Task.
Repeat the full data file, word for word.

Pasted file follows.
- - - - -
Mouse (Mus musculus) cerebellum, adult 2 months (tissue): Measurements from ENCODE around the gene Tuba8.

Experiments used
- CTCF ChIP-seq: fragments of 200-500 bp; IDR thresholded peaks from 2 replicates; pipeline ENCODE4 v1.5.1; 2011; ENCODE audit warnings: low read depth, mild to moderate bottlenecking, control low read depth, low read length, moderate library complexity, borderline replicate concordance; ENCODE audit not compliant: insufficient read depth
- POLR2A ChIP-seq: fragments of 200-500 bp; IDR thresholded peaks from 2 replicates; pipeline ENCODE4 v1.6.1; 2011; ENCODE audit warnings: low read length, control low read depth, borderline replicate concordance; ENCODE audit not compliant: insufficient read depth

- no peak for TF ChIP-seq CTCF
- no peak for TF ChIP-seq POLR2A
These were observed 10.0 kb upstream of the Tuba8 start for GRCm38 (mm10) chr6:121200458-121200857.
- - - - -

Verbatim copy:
Mouse (Mus musculus) cerebellum, adult 2 months (tissue): Measurements from ENCODE around the gene Tuba8.

Experiments used
- CTCF ChIP-seq: fragments of 200-500 bp; IDR thresholded peaks from 2 replicates; pipeline ENCODE4 v1.5.1; 2011; ENCODE audit warnings: low read depth, mild to moderate bottlenecking, control low read depth, low read length, moderate library complexity, borderline replicate concordance; ENCODE audit not compliant: insufficient read depth
- POLR2A ChIP-seq: fragments of 200-500 bp; IDR thresholded peaks from 2 replicates; pipeline ENCODE4 v1.6.1; 2011; ENCODE audit warnings: low read length, control low read depth, borderline replicate concordance; ENCODE audit not compliant: insufficient read depth

- no peak for TF ChIP-seq CTCF
- no peak for TF ChIP-seq POLR2A
These were observed 10.0 kb upstream of the Tuba8 start for GRCm38 (mm10) chr6:121200458-121200857.